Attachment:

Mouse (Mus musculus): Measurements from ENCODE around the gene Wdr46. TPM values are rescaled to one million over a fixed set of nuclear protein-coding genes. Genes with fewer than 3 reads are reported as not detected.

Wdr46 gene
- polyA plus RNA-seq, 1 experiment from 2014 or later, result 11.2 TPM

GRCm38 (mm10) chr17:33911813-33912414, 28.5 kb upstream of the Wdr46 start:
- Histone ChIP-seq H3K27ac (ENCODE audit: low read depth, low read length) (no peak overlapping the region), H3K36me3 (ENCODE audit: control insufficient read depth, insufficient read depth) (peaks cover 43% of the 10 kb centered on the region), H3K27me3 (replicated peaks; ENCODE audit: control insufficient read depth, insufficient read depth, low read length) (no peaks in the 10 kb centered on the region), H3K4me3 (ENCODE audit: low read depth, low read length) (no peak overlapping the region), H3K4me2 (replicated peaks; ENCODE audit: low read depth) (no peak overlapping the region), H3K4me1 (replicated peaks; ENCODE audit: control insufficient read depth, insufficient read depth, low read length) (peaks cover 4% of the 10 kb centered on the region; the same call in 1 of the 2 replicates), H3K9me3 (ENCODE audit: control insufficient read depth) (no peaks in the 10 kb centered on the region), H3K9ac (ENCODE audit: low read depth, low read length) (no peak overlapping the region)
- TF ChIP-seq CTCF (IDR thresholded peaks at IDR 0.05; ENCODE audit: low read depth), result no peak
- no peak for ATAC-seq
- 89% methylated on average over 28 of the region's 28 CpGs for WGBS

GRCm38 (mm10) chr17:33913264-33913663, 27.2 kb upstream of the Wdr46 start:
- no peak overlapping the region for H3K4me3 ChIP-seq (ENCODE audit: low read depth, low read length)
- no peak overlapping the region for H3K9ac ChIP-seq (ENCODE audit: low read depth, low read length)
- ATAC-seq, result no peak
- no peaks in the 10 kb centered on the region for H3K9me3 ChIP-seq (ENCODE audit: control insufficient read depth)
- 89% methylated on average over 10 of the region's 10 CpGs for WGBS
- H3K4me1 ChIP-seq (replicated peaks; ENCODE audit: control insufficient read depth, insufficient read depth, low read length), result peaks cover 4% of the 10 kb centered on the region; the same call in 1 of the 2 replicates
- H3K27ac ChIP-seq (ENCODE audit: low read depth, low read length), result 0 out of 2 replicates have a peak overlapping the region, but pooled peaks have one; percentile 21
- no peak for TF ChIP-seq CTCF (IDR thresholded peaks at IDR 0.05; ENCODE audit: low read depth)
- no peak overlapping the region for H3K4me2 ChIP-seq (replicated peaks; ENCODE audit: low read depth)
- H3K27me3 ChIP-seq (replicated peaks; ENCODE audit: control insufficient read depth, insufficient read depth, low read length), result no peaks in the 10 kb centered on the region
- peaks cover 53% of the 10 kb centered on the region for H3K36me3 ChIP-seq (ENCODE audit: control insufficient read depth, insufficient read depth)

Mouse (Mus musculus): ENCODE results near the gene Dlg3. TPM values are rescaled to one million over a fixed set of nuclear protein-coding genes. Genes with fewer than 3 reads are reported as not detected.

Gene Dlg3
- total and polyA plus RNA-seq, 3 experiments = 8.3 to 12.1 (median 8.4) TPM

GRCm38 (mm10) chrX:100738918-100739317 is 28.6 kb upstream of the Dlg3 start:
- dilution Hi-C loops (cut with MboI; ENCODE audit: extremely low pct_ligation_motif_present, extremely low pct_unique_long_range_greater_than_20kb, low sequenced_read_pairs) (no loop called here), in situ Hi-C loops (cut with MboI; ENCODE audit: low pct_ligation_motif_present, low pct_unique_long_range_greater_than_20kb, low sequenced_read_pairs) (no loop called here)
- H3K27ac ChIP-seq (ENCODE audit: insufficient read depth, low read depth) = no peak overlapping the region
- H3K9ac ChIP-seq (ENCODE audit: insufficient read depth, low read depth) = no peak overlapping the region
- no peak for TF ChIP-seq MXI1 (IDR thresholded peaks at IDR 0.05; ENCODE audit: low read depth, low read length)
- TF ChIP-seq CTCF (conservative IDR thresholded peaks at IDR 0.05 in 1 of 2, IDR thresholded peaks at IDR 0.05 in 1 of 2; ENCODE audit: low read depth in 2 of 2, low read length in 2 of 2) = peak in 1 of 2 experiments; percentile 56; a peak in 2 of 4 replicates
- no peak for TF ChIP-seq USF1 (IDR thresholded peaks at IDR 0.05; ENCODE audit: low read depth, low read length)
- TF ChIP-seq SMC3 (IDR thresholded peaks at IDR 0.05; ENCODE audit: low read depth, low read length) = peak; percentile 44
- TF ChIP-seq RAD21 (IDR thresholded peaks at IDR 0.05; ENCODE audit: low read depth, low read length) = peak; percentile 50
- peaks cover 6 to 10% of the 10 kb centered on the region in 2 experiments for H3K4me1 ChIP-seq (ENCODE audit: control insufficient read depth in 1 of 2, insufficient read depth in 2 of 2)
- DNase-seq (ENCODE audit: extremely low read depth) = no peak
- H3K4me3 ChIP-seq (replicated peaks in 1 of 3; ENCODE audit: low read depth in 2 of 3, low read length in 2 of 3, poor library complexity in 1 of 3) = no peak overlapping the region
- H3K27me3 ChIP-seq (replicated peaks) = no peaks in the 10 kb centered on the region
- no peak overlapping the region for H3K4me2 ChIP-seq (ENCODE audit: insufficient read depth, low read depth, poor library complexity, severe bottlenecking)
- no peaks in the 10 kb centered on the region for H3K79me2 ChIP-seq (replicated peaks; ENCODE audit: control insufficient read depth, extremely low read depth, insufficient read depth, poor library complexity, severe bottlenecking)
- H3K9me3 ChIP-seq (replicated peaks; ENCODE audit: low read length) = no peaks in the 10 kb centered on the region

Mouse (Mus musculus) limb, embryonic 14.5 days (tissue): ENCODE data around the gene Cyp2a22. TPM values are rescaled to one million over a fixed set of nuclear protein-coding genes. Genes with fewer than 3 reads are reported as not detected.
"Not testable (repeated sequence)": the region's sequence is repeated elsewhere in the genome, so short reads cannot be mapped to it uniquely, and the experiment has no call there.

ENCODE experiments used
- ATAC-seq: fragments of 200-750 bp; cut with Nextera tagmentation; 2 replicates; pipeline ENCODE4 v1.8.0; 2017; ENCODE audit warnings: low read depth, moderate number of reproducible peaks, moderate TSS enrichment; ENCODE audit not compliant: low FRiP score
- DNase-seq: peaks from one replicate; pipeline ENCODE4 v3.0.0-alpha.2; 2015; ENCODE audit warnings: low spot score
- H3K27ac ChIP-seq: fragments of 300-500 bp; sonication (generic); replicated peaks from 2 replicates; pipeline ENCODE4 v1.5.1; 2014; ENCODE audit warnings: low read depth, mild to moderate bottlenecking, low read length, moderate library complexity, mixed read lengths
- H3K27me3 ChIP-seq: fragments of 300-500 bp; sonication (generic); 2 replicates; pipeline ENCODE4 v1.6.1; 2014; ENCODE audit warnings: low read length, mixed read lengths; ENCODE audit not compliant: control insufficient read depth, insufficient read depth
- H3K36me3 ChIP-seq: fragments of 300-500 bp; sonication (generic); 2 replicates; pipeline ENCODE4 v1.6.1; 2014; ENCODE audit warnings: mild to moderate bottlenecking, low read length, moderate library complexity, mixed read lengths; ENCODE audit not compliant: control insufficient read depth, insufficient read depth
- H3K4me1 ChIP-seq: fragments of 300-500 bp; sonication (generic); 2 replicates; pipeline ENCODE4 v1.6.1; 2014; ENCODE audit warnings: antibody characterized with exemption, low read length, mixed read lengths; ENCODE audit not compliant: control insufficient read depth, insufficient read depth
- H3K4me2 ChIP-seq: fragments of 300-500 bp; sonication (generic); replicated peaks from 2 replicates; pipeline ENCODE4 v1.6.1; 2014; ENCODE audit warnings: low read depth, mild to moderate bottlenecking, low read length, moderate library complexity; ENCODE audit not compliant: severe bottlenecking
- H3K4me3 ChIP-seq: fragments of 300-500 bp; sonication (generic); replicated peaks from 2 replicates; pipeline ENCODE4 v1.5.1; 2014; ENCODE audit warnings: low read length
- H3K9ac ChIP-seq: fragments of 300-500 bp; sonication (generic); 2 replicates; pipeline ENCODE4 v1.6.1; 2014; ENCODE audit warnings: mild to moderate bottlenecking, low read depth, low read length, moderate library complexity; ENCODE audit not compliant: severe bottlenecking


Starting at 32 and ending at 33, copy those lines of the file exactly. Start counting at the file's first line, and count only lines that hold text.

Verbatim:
- TF ChIP-seq RAD21 (IDR thresholded peaks at IDR 0.05; ENCODE audit: low read depth, low read length) = peak; percentile 50
- peaks cover 6 to 10% of the 10 kb centered on the region in 2 experiments for H3K4me1 ChIP-seq (ENCODE audit: control insufficient read depth in 1 of 2, insufficient read depth in 2 of 2)